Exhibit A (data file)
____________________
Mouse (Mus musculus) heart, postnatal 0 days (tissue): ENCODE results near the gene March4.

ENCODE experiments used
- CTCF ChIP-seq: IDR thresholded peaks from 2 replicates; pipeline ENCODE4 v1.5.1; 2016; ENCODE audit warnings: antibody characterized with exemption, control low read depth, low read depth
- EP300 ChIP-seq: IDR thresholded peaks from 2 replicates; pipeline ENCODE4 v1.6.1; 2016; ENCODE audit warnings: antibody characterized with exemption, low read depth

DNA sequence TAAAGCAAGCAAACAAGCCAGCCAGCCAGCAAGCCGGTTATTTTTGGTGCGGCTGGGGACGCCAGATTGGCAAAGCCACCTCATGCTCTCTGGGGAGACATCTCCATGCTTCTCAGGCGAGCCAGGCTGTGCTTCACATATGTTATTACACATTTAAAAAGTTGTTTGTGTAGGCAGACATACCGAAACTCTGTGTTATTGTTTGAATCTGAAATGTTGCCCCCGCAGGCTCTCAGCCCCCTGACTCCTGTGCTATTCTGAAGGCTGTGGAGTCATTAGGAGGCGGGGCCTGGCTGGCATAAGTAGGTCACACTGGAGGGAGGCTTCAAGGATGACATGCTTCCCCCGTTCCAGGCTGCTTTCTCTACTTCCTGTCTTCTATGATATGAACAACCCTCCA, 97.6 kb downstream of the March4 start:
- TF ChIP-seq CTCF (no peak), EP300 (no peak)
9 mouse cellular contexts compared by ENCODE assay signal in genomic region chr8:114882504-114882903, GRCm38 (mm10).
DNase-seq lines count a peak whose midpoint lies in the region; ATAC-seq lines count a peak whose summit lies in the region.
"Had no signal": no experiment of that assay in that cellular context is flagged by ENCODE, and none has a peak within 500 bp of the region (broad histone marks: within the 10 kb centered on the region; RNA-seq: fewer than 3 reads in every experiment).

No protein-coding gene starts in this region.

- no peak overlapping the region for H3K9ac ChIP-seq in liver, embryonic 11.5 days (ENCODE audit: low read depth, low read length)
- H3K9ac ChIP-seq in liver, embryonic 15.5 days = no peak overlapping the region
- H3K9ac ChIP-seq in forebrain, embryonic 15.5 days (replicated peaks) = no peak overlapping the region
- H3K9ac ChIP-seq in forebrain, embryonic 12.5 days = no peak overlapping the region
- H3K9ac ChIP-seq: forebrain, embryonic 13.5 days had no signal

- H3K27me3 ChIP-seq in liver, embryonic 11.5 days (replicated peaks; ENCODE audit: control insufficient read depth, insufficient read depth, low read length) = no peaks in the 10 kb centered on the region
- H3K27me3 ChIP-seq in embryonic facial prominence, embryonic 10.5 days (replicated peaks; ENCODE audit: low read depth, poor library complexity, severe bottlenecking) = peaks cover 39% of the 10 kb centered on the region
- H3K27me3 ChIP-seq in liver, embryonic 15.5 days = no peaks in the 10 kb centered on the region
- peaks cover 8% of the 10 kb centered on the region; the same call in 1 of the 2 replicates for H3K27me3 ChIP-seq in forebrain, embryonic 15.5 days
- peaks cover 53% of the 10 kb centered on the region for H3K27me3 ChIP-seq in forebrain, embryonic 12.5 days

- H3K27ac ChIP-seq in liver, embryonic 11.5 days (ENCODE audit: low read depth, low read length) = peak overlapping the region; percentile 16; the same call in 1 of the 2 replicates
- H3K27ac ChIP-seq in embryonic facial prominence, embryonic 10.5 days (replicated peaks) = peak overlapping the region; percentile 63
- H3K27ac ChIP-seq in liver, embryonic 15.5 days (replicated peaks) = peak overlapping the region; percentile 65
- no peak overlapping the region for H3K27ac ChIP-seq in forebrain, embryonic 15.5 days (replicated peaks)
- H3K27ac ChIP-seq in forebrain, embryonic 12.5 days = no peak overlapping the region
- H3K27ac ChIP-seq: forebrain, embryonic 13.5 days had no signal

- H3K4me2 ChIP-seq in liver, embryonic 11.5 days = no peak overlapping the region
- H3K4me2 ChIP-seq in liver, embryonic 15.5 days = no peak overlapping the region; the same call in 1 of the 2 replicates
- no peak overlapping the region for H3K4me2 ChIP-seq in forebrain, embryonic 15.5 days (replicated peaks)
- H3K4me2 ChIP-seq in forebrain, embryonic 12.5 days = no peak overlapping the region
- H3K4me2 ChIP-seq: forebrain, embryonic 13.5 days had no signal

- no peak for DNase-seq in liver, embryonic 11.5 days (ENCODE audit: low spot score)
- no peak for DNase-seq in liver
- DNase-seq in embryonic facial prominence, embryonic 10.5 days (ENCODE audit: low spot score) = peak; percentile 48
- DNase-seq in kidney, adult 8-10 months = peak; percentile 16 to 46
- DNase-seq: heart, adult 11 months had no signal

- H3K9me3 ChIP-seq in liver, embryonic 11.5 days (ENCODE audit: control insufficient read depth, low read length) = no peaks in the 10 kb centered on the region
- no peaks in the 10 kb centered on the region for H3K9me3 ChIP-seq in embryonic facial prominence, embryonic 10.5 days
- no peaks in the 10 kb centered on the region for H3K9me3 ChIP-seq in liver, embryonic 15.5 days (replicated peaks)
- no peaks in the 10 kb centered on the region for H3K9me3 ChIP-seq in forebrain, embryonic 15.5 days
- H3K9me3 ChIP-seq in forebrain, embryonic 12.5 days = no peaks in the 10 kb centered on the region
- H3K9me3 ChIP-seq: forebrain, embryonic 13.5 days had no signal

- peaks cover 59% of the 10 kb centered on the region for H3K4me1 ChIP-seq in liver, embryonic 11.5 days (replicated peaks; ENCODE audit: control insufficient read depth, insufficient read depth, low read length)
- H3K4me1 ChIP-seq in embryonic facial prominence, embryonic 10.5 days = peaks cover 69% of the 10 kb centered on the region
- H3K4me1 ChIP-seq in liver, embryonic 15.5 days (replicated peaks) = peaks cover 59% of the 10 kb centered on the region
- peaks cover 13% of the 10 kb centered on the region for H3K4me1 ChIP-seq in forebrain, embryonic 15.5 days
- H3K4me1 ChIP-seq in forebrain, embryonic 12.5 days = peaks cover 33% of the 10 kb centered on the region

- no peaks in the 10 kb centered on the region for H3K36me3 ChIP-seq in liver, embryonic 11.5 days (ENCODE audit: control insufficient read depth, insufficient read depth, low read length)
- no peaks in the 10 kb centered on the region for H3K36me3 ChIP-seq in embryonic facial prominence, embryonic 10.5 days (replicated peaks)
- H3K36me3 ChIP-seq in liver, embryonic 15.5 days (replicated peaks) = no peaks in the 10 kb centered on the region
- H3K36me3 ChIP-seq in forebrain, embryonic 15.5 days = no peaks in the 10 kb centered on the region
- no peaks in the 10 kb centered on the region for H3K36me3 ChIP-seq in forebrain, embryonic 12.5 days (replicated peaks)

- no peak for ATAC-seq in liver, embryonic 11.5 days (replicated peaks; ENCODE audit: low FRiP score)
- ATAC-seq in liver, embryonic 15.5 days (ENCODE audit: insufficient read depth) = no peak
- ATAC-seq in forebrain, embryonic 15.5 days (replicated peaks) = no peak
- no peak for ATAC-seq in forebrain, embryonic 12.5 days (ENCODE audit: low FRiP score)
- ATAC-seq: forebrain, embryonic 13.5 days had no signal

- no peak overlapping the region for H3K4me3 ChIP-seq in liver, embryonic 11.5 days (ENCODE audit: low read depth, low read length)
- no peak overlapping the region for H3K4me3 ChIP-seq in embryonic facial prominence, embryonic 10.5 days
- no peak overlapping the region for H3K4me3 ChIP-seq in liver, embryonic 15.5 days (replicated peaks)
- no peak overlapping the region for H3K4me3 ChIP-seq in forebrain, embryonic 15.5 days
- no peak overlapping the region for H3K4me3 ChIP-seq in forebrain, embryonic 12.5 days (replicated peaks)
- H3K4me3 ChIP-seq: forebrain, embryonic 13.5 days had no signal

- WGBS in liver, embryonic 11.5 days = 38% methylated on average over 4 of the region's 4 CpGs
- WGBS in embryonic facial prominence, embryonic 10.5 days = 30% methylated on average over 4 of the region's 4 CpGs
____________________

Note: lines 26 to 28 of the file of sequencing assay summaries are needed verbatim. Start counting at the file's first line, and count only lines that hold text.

- H3K27ac ChIP-seq: forebrain, embryonic 13.5 days had no signal

- H3K4me2 ChIP-seq in liver, embryonic 11.5 days = no peak overlapping the region
- H3K4me2 ChIP-seq in liver, embryonic 15.5 days = no peak overlapping the region; the same call in 1 of the 2 replicates